This article provides an in-depth look at how eugenic thought was intertwined with the conservation movement and political leaders of the early 20th century, such as Theodore Roosevelt. The author seeks to understand this history and demonstrate how it affects contemporary environmentalism, such as through anti-immigration sentiments and concerns about curbing over-population. For more read here.
This article in the New Yorker discusses the how racist ideologies are intertwined with the creation of the conservation movement in the early 20th century. It also provides historical links to the present that show how the environmental movement has not focused on the needs of communities of color. For more read here.
This article calls for the contemporary environmental movement to address a deeply imbedded history of racism, which dates back to early conservationists, like John Muir and Teddy Roosevelt, who were also white supremacists. They also detail the history of the environmental justice movement and how contemporary environmental organizations and policy goals need to do more to address the tenants of environmental justice. For more read here.
This article discusses a long history of “eco-xenophobia” in America by drawing connections between the motivations behind the 2019 mass shooting in El Paso, anti-immigration sentiments in the Sierra Club and early conservationists. For more read here.
This article explores the often-overlooked links between early 20th century conservation and eugenics. They discuss how three prominent conservationists, Henry Fairfield Osborn, Madison Grant and John C. Merriam, who were responsible for the preservation of the redwoods in California, were also leading figures in eugenic thought. For example, Madison Grant wrote a book called “The Passing of the Great Race”, which Hitler later referred to as his “bible”. For more read here.
This articles discusses the history of racism and exclusion in American National Parks, in particular at Shenandoah National Park, which had segregated facilities under Jim Crow Laws. The author provides examples of how the National Parks Service is beginning to reckon with this long history of exclusion in their efforts to make National Parks for inclusive. For more read here.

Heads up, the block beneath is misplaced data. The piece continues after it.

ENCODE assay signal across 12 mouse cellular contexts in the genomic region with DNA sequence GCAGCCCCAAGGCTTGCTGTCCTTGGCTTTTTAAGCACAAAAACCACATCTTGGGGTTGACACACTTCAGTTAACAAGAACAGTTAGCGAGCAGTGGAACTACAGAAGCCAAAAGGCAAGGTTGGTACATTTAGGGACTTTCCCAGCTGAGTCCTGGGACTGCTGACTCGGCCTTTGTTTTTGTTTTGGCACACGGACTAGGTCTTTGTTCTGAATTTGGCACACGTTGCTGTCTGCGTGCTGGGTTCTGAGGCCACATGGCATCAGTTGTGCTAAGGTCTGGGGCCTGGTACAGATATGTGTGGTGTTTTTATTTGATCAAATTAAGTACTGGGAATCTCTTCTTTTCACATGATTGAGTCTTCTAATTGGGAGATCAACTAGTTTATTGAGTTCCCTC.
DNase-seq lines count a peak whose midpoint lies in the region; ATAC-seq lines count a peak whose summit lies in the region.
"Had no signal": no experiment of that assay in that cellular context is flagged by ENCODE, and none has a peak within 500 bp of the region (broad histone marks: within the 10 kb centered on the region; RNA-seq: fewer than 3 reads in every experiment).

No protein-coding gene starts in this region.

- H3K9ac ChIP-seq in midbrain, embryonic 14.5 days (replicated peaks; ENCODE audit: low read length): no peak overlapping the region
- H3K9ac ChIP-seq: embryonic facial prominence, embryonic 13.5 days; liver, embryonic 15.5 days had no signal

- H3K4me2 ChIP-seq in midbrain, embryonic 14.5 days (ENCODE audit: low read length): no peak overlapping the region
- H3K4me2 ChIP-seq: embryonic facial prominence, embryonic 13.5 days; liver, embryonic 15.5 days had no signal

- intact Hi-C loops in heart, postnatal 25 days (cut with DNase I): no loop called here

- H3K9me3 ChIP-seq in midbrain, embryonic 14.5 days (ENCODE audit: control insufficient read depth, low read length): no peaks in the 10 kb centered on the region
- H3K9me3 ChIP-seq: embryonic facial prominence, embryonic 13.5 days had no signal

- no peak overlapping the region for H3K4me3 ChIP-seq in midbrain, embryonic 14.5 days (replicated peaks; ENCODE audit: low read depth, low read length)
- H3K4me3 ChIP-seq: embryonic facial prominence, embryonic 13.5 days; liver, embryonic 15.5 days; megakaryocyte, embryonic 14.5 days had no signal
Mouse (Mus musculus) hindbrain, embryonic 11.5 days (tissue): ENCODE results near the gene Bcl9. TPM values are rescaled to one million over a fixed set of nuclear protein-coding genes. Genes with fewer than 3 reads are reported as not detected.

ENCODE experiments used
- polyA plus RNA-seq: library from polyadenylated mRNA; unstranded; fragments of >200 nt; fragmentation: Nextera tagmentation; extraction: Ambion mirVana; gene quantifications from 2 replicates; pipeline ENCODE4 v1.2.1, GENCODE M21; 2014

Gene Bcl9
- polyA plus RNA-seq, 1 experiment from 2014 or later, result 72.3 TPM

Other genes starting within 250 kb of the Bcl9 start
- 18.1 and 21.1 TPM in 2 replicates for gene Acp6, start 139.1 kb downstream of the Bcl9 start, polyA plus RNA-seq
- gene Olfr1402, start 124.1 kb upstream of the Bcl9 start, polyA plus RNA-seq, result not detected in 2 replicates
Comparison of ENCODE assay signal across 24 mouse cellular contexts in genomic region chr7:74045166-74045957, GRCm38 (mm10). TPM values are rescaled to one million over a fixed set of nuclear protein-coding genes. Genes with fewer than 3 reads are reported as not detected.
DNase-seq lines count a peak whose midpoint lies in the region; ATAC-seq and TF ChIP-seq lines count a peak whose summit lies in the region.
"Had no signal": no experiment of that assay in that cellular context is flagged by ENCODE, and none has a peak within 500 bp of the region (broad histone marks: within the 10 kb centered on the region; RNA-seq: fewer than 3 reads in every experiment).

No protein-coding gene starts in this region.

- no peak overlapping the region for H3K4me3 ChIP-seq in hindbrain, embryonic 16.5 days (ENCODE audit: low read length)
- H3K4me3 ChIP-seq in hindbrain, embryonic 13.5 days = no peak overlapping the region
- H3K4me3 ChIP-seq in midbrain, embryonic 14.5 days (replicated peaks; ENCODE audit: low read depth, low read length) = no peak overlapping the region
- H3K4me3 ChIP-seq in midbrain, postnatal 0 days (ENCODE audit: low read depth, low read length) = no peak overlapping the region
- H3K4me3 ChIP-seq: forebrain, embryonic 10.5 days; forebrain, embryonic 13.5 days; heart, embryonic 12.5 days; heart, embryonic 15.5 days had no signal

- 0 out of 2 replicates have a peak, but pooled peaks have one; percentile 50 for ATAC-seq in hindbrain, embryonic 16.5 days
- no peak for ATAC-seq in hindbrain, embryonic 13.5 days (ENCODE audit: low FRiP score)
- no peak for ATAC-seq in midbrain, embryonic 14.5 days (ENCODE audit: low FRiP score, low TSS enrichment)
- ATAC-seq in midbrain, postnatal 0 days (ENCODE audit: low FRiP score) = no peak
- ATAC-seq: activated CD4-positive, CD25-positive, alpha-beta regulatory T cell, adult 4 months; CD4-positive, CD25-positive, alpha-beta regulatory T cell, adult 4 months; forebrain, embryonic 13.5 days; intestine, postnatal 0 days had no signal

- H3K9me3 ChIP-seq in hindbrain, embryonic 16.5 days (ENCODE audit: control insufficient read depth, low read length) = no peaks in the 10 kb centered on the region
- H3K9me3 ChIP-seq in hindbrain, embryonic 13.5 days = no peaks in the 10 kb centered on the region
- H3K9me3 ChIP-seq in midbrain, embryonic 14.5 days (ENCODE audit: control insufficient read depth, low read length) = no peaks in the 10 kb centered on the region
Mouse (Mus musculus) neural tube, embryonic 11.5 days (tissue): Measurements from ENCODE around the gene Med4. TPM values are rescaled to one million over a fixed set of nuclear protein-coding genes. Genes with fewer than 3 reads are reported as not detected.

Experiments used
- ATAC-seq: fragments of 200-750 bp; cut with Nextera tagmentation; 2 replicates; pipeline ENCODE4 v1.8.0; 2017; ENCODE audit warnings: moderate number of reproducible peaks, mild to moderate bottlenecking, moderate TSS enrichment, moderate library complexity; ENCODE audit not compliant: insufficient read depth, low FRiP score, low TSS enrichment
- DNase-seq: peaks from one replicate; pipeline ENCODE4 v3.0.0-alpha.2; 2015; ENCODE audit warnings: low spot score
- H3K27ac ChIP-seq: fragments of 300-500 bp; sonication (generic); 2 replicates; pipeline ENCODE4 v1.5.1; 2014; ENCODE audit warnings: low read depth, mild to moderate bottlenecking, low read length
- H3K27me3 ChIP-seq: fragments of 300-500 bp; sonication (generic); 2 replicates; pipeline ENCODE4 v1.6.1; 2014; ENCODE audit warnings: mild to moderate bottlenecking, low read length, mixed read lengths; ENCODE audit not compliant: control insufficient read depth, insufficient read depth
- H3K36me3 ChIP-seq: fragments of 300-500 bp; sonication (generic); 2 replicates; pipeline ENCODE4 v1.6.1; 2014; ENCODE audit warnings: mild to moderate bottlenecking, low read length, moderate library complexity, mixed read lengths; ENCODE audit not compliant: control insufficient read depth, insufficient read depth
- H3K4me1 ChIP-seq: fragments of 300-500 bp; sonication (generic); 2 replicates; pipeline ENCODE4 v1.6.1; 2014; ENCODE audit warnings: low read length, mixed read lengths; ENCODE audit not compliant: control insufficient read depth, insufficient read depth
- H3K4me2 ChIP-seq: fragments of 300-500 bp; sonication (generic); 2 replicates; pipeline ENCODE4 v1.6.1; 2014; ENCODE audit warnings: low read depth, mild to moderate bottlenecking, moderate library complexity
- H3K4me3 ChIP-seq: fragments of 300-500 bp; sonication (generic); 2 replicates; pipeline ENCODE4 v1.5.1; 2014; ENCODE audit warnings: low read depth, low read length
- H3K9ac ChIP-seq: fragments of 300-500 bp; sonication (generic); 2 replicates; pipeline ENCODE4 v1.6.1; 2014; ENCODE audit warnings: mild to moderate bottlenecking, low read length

This article explores how scientists are increasingly learning from Traditional Ecological Knowledge to understand how climate change is effecting the natural world. They provide examples of collaborations between scientists and indigenous communities and show how ecological research could benefit from using a more holistic lens. For more read here.
Transforming a Movement: How foundations can support effective Diversity, Equity, and Inclusion capacity building efforts in environmental organizations
This report, compiled by the consulting group J.E.D.I. Heart, explores how funders and organizations can contribute to and more effectively engage in DEI efforts within the environmental movement. The report draws on research conducted with funders, DEI point people and staff of color at environmental organizations to analyze the limitations of ongoing DEI work and provide concrete suggestions for how to improve. Their findings suggest that environmental organizations view the act of beginning DEI efforts as a success in itself, rather than critically exploring the effectiveness of the work. For more read here.
This article discusses the difficulty that many people with larger body sizes face in finding outdoor apparel and gear in their size. The article discusses voices who are leading efforts to create and market more inclusive outdoor gear and provides a list of the most inclusive outdoor clothing brands. For more read here.
This article shows how the differences between history textbooks produced for California and Texas present radically different narratives of American history. They present side by side examples from the textbooks to visually show the different history being taught in each state. They discuss the examples in thought provoking analysis that exposes how political ideology shapes historical narratives. For more read here.
This article provides an introduction to a curriculum on public land in the United States created by The Wilderness Society and The Avarna Group. The curriculum teaches a holistic view of the history of public lands, which includes the displacement of Indigenous people and exclusionary conservation practices. For more read here.
This article discusses how the development of parks in low-income neighborhoods can accelerate or begin the process of gentrification and contribute the displacement of low-income residents. The authors discuss the results of a study on “parks-related anti-displacement strategies” and provide examples of how those engaged in park development are trying to prevent displacement of vulnerable groups. For more read here.